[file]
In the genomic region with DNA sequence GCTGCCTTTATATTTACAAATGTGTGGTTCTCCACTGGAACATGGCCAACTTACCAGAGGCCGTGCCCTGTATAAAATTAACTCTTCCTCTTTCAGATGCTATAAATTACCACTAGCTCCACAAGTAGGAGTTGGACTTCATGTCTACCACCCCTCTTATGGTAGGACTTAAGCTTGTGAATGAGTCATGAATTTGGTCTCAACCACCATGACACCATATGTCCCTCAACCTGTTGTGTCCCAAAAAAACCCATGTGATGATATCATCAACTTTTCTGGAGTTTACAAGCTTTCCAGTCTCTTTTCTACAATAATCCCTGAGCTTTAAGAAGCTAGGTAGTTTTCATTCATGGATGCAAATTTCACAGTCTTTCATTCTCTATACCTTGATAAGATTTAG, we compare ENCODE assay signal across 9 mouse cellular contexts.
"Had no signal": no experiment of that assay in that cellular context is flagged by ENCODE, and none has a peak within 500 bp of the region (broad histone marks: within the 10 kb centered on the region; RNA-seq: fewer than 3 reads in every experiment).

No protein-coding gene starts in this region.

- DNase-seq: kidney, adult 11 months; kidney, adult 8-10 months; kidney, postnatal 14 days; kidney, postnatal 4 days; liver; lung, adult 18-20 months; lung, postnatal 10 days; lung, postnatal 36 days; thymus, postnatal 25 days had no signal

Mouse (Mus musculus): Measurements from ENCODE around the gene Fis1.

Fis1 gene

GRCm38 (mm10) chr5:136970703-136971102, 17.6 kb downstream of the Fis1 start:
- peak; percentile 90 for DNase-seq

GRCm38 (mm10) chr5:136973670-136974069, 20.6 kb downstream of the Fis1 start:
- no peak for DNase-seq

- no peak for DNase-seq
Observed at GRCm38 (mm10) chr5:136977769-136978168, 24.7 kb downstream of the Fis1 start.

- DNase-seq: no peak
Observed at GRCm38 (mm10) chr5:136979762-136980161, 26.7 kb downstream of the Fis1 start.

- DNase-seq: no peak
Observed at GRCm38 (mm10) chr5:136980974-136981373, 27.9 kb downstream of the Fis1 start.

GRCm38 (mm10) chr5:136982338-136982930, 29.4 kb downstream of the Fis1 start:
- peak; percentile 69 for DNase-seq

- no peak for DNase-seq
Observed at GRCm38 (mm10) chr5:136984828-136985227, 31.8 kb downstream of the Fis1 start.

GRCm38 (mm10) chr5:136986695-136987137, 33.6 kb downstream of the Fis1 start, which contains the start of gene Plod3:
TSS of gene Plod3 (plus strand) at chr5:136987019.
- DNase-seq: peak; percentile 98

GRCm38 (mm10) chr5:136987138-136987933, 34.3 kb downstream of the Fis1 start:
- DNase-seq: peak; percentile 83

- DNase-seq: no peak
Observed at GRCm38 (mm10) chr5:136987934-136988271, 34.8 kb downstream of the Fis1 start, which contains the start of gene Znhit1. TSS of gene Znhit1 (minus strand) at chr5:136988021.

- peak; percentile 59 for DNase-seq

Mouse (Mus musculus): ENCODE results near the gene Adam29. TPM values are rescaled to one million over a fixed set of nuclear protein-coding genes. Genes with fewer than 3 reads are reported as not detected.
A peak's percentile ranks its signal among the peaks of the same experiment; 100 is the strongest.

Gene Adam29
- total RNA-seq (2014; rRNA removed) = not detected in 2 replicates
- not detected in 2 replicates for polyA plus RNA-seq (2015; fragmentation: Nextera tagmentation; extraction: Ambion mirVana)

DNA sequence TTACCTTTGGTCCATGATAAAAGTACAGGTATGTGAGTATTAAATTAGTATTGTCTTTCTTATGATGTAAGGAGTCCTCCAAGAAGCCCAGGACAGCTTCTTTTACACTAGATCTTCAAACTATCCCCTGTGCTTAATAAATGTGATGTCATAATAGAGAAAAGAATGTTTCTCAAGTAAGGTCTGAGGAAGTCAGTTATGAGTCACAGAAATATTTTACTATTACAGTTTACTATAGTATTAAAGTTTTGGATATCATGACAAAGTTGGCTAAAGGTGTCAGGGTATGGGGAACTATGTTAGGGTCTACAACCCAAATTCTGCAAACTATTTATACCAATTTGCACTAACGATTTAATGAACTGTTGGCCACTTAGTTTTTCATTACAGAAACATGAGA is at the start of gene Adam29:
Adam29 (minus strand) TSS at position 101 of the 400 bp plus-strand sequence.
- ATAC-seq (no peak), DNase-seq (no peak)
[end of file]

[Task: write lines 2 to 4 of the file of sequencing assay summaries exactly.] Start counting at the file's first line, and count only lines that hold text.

"Had no signal": no experiment of that assay in that cellular context is flagged by ENCODE, and none has a peak within 500 bp of the region (broad histone marks: within the 10 kb centered on the region; RNA-seq: fewer than 3 reads in every experiment).

No protein-coding gene starts in this region.

- DNase-seq: kidney, adult 11 months; kidney, adult 8-10 months; kidney, postnatal 14 days; kidney, postnatal 4 days; liver; lung, adult 18-20 months; lung, postnatal 10 days; lung, postnatal 36 days; thymus, postnatal 25 days had no signal